▲ NASG 2018


TSM held their own version of Scouting Grounds last year, about a week or two after Riot's. But that one was completely closed off to the public, there was no information on who was there, how they performed, and it didn't really amount to much as far as young talent development across the scene. 

It may seem like investment at first glance, but it's really not benefitting NA as a region. There was no information gained, no new players in the spotlight, no media or any record of what went on during the event. So their non-involvement in Riot's Scouting Grounds is more hurtful than hosting their own version is helpful.

When Franchising happened, we as fans were told the region would see a short setback for a year or two, but by the third year (that's next season btw), NA should have grown more than it would have and be a much stronger figure. But here we are with three news orgs, another failed Worlds, and teams looking to buy more starpower from overseas. NA is arguably worse off than where it started.

Player Development and the Future

This Scouting Grounds could be really important, because of all the new orgs coming in and (ideally) looking to make a change. DIG proved that they were willing to invest in their players, we need to see them and everyone showing that same level of investment at Scouting Grounds as well. 

Lastly, there is something to say about player responsibility as well. Winter is a great example of undeveloped NA talent because he has been at the highest level for four years now. However, I personally don't know about his ability to learn and grow. (Though I would argue that he wasn't tested enough, since he was only ever given one split of an Academy roster.)

 

It is important to note that those in Scouting Grounds and the Academy system need to participate in their own growth. It's not on orgs to spoon-feed talent to help them grow. This isn't a "just add water" type of career.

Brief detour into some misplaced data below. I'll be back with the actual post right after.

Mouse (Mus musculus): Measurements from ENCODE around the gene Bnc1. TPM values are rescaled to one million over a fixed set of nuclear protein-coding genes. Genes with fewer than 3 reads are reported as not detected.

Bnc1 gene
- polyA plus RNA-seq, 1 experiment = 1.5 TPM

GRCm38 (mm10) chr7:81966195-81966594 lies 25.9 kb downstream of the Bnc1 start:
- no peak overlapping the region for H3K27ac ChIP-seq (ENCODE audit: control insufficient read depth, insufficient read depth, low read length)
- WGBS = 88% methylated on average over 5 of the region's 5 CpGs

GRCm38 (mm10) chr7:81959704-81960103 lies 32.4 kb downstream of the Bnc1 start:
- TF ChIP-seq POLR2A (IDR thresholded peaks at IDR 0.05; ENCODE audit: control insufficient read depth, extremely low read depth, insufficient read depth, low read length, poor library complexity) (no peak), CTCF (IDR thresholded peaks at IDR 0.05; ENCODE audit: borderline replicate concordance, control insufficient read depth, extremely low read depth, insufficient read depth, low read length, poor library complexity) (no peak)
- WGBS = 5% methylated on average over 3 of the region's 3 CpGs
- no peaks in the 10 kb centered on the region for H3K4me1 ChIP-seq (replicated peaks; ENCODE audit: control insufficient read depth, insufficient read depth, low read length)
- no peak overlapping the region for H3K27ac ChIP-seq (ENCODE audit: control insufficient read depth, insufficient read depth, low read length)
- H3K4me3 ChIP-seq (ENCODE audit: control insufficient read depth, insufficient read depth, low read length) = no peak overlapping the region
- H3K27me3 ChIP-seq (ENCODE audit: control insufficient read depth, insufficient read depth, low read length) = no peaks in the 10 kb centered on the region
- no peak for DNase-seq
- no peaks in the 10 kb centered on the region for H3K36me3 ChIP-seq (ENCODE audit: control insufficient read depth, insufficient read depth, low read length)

Winter also writes, "players keep doing the same thing over and over again. It works, and it makes them get into their safe zone, but it will never make them higher than what they were before." This is the opposite of what we saw from Luka "Perkz" Perković and his "Uma Jan" mentality, always pushing to improve and limit test, only satisfied with being the absolute best.

▲ Image Source: Riot Games


While player development is a two way street, it's a bit harder to see how much individual players are doing from the outside. One thing is for sure though, NA orgs need to increase their investment and participation in these events and systems Riot has in place for NA talent development, or else the region will never improve. 

Perkz's support, Mihael "Mikyx" Mehle, got his real start just months before Winter made his first Scouting Grounds back in 2016. Mikyx is now just one best of five away from possibly completing the first ever Grand Slam in League history (claiming Spring and Summer splits, MSI, and Worlds Titles). 

There's no evidence to say that Winter would be the same level, but he - and many others like him - don't really get the resources or opportunities here to ever find out.  

Winter recognizes that as well, stating "If organisations would be more willing to take risks and actually coach more people properly, it could make them better than the same recycled players." This was the promise of Franchising! Teams are allowed to be more risky! But here we are, only a handful of new players from the NA talent pool on LCS rosters. Even Blaber sits in Academy.



With the Honda Scouting Grounds starting in a week, teams have a bit of time to figure out their plan of action and get some scouts and coaches together to really invest in the event and potentially improve the NA talent pool.

 


The attendees have done the work to make Scouting Grounds over the last four months, now it's up to the teams to find out who is coachable. 

And the only way to do that is to show up and coach.